An American citizen, a mother and her 1-day-old infant are among the 14 people who were killed this week by a barrage of Iranian missiles fired at Iranian Kurdish opposition groups in northern Iraq. Iran's Revolutionary Guards (ICRG) targeted Kurdish opposition groups in northern Iraq's semi-autonomous Kurdistan region with dozens of missiles and explosives-laden drone aircraft.
In a statement carried by Iranian state TV, the ICRG, which the U.S. government, said its "operation will continue with our full determination until the threat is effectively repelled, terrorist group bases are dismantled, and the authorities of the Kurdish region assume their obligations and responsibilities."
Local security sources in Iraqi Kurdistan told CBS News that at least 70 ballistic missiles and dozens of drones were used in the attacks that targeted four locations in the region — one of them only about 30 miles from a U.S.-led coalition military base.
The U.S. military's Central Command said Wednesday that it "condemns the Islamic Revolutionary Guard Corps' unprovoked attack in Iraq's Erbil Governorate," in a statement attributed to spokesperson Joe Buccino. "Such indiscriminate attacks threaten innocent civilians and risk the hard-fought stability of the region."
CENTCOM said no U.S. forces were wounded in the Iranian strikes, but added that American forces had "brought down an Iranian Mojer-6 Unmanned Aerial Vehicle headed in the direction of Erbil as it appeared as a threat to CENTCOM forces in the area."
U.S. State Department deputy spokesperson Vedant Patel confirmed Thursday that a U.S. citizen was killed in the barrage of rocket fire, but he declined to provide any further detail, citing privacy concerns.
A statement by an umbrella organization of Kurdish Iranian opposition groups in the region described the attacks as an attempt by Tehran to divert attention from the dramaticin the custody of its "morality police."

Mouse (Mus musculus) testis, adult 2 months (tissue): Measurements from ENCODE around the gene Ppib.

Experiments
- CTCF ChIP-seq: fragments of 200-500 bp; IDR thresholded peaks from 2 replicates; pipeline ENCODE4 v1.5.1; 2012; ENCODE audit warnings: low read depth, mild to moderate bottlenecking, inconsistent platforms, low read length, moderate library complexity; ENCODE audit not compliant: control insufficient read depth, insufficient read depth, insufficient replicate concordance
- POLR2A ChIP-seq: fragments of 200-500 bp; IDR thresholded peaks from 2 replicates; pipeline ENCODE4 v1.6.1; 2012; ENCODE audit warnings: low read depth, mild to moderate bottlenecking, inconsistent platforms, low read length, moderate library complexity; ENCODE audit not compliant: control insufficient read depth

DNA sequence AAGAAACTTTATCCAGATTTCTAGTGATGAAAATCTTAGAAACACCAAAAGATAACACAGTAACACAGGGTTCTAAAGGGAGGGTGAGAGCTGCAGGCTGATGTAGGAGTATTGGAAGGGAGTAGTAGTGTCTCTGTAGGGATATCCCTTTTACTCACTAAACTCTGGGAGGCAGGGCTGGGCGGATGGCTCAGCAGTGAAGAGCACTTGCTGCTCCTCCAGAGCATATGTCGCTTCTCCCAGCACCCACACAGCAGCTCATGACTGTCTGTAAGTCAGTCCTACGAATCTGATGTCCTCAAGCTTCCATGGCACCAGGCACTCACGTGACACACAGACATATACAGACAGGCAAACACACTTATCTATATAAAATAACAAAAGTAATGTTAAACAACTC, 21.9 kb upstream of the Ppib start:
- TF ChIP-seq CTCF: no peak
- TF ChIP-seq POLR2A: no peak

Almost two weeks of protests across the country have left at least 83 people dead, according to an outside human rights group. It is the most intense unrest Iran has seen in years, and Iran's leaders have blamed outside groups for stoking the chaos.
The opposition groups in Iraq urged Iranians to join the protests on Saturday.
The Iranian Kurdistan Democratic Party, one of the main exiled opposition groups based in the northern Iraqi city of Koya, dismissed the ICRG's claims to have targeted only military bases and opposition group offices.
Among those killed by the bombing was Rehana Kanaani, who was nine months pregnant with her first child at the time of the attack. Kanaani died in a local hospital earlier this week, but doctors initially managed to save the son she'd been carrying.
"His mother wanted to name him Wanyar since she was five months pregnant," the father, Zanyar Rahmani, told the Kurdish television outlet Rudaw TV. Doctors told him from the outset that his child's chances of survival were low. The infant died Thursday, a day after his mother.
The United Nations, U.S., Britain and many other countries condemned the attack as a violation of Iraq's sovereignty.a
"With the attacks, the Iranians are trying to say that the protests are instigated by outside forces," Iraqi political analyst Hiwa Osman told CBS News. "But in reality, the protests are a natural reaction to the Iranian government's repression."
Osman said the attack was a clear message to the Iranian Kurds in Iraq, "that we can harm you, and America cannot protect you."
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